The Powerful Effect of a Student Loan Repayment Benefit

Employer Brand, Workplace

By Kaleb Vik

With the final semester of my college career quickly approaching, a new challenge is readily waiting on the other side of the degree. This is a monster that many college graduates have to endure, and absolutely none of those affected can escape. This culprit is the second leading form of debt in the United States, otherwise known as student loan debt.

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Hidden Horrors Behind College Degrees

Back in the day, a student could spend the summer months working and often times earn enough to cover tuition for the entire year. Even just a short 15 years ago anyone with a little over $12,000 dollars in their pocket could cover a year’s worth of in-state tuition and fees – with room and board included. Consider these price increases from 2006 to 2016 reported by the Bureau of Labor Statistics:

  • 21% increase of overall college costs
  • 51% increase for on campus housing (excluding board)
  • 63% increase for tuition and fees

That’s frightening to see, especially as a soon-to-be college graduate. When looking at the more than $1.4 trillion in outstanding national student loan debt, some experts worry that it could create the next financial bubble. After all, subprime mortgage lending was at $1.3 trillion in 2007, just before the market crashed, according to a study published by the University of North Carolina at Chapel Hill.

Considering the growth rate of student loan debt, this is negatively affecting not only college graduates, but also the economy as a whole. In the last 25 years median wages have increased 1.6%, whereas median student debt has increased 163.8%. When an individual graduates with a debt amount equivalent to 74.3% of their annual earnings, spending on other items decreases significantly.

This presents an interesting opportunity for businesses looking to recruit young talent. A stipend towards student loan debt offers an advantage to everyone involved, offering students a path to less debt and employers the perk of engaged and loyal employees. Unbelievably, this is a benefit that only 4% of organizations offer in 2017.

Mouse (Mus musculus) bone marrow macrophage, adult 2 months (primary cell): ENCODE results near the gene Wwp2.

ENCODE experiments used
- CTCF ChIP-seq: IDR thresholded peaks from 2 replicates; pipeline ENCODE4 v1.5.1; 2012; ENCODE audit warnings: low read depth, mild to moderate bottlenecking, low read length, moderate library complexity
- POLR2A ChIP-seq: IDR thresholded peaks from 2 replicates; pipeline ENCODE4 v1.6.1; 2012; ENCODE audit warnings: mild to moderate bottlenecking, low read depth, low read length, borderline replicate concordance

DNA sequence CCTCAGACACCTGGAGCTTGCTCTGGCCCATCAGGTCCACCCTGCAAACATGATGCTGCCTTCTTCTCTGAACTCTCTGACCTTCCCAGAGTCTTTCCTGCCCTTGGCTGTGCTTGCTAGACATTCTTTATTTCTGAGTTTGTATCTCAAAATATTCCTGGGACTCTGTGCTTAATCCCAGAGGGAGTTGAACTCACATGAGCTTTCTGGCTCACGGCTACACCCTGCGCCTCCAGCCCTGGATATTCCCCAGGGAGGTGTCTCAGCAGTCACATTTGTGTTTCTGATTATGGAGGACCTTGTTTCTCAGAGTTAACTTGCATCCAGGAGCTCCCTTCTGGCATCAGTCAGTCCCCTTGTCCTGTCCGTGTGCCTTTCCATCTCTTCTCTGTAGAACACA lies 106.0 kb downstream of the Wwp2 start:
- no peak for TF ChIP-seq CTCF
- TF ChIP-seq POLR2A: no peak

If You Offer It, They Will Use It

While this benefit may not seem reasonable for your company, consider the statistics that support it. The vast majority (93%) of employees who received a student loan repayment benefit end up making additional payments on their loans. This is great news, considering it will take less time to pay off the bill as well as a decrease in the amount of interest paid.

There is also a considerable amount of employees willing to pass on basic employer benefits in favor of a student loan repayment option. A few of these basic benefits include:

  • 23% said they would give up basic health care benefits
  • 33% said they would give up access to retirement benefits
  • 43% would give up life insurance benefits
  • 46% would give up paid time off

The advantage of this benefit for both employee and employer is something that cannot be ignored. For 53% of recent graduates, financial stress reduces performance at work. This is where paying off your employee’s student debt makes sense economically. Gallup estimates that millennial turnover results in a loss of $30.5 billion to the U.S. economy every year. Want to decrease turnover and increase the productivity of young talent? Offering a student debt repayment benefit might be worth implementing.

Weighing The Options

Interestingly enough, the majority of people (34%) surveyed by Millennial Personal Finance think that an income-driven repayment plan (IDR plan) would be the most helpful way for employers to help students tackle loans.

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The U.S. Department of Education defines an IDR plan as follows; “An income-driven repayment plan sets your monthly student loan payment at an amount that is intended to be affordable based on your income and family size.” While this type of payment plan can help reduce costly monthly payments, it isn’t the best way to eliminate overall debt. In most cases, the capped monthly payments aren’t large enough to effectively decrease the principal amount when interest costs are factored in.

Fortunately, a very similar number of people (33%) believe a student loan repayment benefit is the most effective way to tackle debt. In addition, student loan refinancing at a lower interesting rate is a useful – and seemingly favorable (30%) – option.

Regardless of these results, it is undeniable that young employees see the value in employers that offer a student loan repayment benefit. If your company wants to attract and retain skilled millennials, consider offering an option to help them pay off their student debt.

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